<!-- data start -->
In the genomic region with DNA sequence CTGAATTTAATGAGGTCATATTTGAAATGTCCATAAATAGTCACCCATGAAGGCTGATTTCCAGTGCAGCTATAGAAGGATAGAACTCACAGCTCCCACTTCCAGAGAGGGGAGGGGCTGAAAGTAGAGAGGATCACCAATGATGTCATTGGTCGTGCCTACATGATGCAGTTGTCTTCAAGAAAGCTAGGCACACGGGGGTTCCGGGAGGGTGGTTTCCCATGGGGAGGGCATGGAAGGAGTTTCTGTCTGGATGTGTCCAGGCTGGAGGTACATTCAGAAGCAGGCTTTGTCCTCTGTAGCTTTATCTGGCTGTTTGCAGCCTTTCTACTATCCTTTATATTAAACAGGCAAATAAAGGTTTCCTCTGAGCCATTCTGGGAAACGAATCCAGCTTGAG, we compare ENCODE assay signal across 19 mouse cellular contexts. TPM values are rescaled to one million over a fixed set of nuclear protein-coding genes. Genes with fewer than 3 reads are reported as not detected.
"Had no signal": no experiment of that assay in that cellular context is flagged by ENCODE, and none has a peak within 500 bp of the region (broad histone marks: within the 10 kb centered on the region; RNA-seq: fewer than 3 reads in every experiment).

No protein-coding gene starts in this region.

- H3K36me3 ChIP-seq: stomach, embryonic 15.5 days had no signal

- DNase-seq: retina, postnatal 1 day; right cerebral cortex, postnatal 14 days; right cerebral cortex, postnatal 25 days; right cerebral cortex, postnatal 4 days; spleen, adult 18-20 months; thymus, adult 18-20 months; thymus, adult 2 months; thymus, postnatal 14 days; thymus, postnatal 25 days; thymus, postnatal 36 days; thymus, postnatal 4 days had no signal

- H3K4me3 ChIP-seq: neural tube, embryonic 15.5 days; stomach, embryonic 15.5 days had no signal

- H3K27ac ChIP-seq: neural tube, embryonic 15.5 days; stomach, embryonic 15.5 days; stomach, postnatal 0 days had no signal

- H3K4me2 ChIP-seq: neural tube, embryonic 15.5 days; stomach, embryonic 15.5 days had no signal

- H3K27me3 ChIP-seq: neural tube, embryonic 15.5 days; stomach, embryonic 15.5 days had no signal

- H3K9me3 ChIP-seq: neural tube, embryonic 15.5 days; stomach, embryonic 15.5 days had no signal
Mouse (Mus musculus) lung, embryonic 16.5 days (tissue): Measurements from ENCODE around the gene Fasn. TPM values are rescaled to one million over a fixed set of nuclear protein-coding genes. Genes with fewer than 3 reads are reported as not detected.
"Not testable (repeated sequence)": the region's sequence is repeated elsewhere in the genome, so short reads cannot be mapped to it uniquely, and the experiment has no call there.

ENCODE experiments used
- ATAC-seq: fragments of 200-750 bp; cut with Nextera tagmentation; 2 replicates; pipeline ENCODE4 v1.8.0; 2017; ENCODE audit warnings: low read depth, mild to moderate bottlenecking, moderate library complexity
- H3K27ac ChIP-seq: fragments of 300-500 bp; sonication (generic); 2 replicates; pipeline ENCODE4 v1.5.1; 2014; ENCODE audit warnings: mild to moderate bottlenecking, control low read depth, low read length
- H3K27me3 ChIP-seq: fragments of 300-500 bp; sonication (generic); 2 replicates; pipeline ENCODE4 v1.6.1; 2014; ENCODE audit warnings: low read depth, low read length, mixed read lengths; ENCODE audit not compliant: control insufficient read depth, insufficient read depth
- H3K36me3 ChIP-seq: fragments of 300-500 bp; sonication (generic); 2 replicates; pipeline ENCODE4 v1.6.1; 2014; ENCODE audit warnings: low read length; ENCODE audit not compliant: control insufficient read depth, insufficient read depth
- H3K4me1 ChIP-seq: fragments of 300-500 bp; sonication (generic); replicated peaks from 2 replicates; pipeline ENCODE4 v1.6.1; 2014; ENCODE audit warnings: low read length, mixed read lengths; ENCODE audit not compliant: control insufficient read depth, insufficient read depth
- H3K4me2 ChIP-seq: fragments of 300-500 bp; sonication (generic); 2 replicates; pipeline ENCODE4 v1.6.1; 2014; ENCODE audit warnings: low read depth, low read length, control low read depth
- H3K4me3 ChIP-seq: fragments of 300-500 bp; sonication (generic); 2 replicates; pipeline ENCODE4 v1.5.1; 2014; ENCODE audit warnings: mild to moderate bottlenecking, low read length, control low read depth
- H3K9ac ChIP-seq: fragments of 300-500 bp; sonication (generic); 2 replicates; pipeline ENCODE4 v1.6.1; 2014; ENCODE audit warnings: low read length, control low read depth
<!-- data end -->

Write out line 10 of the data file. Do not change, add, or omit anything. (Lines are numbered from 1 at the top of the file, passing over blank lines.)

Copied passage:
- H3K9me3 ChIP-seq: neural tube, embryonic 15.5 days; stomach, embryonic 15.5 days had no signal